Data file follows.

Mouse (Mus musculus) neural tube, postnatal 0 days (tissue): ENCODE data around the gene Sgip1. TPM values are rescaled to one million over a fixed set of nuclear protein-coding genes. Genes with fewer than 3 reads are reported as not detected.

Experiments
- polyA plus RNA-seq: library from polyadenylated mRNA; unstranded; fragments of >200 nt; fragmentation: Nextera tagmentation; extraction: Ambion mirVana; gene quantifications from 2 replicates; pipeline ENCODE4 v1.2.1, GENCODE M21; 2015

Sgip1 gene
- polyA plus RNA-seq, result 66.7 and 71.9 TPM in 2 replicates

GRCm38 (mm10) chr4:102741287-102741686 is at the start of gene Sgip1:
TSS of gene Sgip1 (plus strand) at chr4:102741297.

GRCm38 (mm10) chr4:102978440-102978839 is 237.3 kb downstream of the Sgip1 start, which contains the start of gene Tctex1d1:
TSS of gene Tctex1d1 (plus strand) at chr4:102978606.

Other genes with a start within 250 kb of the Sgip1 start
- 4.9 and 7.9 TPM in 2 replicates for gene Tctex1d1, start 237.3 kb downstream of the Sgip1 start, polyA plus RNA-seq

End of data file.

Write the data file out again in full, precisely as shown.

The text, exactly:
Mouse (Mus musculus) neural tube, postnatal 0 days (tissue): ENCODE data around the gene Sgip1. TPM values are rescaled to one million over a fixed set of nuclear protein-coding genes. Genes with fewer than 3 reads are reported as not detected.

Experiments
- polyA plus RNA-seq: library from polyadenylated mRNA; unstranded; fragments of >200 nt; fragmentation: Nextera tagmentation; extraction: Ambion mirVana; gene quantifications from 2 replicates; pipeline ENCODE4 v1.2.1, GENCODE M21; 2015

Sgip1 gene
- polyA plus RNA-seq, result 66.7 and 71.9 TPM in 2 replicates

GRCm38 (mm10) chr4:102741287-102741686 is at the start of gene Sgip1:
TSS of gene Sgip1 (plus strand) at chr4:102741297.

GRCm38 (mm10) chr4:102978440-102978839 is 237.3 kb downstream of the Sgip1 start, which contains the start of gene Tctex1d1:
TSS of gene Tctex1d1 (plus strand) at chr4:102978606.

Other genes with a start within 250 kb of the Sgip1 start
- 4.9 and 7.9 TPM in 2 replicates for gene Tctex1d1, start 237.3 kb downstream of the Sgip1 start, polyA plus RNA-seq